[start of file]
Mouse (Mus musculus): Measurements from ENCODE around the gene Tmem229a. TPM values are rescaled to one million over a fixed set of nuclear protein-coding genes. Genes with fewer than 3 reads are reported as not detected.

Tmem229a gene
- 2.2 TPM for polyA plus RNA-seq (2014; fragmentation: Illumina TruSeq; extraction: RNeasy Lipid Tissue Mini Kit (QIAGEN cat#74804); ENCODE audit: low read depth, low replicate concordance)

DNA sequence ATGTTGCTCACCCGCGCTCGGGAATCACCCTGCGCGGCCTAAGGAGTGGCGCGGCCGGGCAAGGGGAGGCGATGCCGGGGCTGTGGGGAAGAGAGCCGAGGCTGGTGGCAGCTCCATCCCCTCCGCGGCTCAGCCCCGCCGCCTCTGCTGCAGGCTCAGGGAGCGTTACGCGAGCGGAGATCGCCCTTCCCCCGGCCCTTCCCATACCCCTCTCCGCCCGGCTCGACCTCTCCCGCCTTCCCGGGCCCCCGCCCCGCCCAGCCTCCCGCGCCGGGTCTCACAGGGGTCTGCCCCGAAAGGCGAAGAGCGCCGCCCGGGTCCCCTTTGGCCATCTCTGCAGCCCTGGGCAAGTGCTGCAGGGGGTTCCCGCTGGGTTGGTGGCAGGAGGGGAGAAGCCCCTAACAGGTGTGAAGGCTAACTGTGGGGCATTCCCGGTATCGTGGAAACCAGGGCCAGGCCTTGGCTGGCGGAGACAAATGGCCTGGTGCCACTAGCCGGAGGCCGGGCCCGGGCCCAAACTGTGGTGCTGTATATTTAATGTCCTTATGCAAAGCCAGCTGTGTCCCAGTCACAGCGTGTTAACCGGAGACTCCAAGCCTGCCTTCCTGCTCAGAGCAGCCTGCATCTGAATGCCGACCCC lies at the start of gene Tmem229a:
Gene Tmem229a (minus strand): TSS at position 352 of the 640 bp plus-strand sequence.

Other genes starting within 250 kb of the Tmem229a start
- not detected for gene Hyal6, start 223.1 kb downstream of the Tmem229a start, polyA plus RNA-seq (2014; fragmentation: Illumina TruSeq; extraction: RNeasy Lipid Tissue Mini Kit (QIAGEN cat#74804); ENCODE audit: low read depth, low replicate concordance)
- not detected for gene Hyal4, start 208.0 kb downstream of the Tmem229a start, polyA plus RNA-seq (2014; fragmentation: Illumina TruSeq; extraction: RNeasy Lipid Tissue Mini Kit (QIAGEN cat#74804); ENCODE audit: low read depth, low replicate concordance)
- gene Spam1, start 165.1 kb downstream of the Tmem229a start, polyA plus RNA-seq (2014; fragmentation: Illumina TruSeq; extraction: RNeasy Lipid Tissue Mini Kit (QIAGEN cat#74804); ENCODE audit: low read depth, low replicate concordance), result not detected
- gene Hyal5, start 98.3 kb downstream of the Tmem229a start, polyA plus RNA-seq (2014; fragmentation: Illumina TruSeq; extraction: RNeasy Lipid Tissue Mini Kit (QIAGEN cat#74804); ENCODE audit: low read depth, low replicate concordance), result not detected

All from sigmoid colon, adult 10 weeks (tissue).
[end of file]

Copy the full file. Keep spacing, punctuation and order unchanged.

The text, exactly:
Mouse (Mus musculus): Measurements from ENCODE around the gene Tmem229a. TPM values are rescaled to one million over a fixed set of nuclear protein-coding genes. Genes with fewer than 3 reads are reported as not detected.

Tmem229a gene
- 2.2 TPM for polyA plus RNA-seq (2014; fragmentation: Illumina TruSeq; extraction: RNeasy Lipid Tissue Mini Kit (QIAGEN cat#74804); ENCODE audit: low read depth, low replicate concordance)

DNA sequence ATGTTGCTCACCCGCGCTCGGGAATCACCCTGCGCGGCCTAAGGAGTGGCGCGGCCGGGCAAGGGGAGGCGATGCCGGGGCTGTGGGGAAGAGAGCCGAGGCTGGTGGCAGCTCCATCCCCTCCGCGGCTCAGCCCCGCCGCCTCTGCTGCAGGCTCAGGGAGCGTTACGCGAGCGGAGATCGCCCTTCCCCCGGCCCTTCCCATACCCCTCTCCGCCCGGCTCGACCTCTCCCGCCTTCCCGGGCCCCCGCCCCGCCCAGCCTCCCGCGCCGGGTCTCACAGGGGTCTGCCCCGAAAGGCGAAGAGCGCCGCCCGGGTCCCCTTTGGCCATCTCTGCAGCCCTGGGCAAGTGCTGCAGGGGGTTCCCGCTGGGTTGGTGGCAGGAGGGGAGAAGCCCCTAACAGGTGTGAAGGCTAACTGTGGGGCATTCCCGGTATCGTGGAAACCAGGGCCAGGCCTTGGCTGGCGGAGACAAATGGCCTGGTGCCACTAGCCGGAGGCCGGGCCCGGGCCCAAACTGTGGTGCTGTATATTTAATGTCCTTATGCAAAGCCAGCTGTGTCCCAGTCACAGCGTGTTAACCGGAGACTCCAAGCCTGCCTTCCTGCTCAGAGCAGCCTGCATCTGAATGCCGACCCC lies at the start of gene Tmem229a:
Gene Tmem229a (minus strand): TSS at position 352 of the 640 bp plus-strand sequence.

Other genes starting within 250 kb of the Tmem229a start
- not detected for gene Hyal6, start 223.1 kb downstream of the Tmem229a start, polyA plus RNA-seq (2014; fragmentation: Illumina TruSeq; extraction: RNeasy Lipid Tissue Mini Kit (QIAGEN cat#74804); ENCODE audit: low read depth, low replicate concordance)
- not detected for gene Hyal4, start 208.0 kb downstream of the Tmem229a start, polyA plus RNA-seq (2014; fragmentation: Illumina TruSeq; extraction: RNeasy Lipid Tissue Mini Kit (QIAGEN cat#74804); ENCODE audit: low read depth, low replicate concordance)
- gene Spam1, start 165.1 kb downstream of the Tmem229a start, polyA plus RNA-seq (2014; fragmentation: Illumina TruSeq; extraction: RNeasy Lipid Tissue Mini Kit (QIAGEN cat#74804); ENCODE audit: low read depth, low replicate concordance), result not detected
- gene Hyal5, start 98.3 kb downstream of the Tmem229a start, polyA plus RNA-seq (2014; fragmentation: Illumina TruSeq; extraction: RNeasy Lipid Tissue Mini Kit (QIAGEN cat#74804); ENCODE audit: low read depth, low replicate concordance), result not detected

All from sigmoid colon, adult 10 weeks (tissue).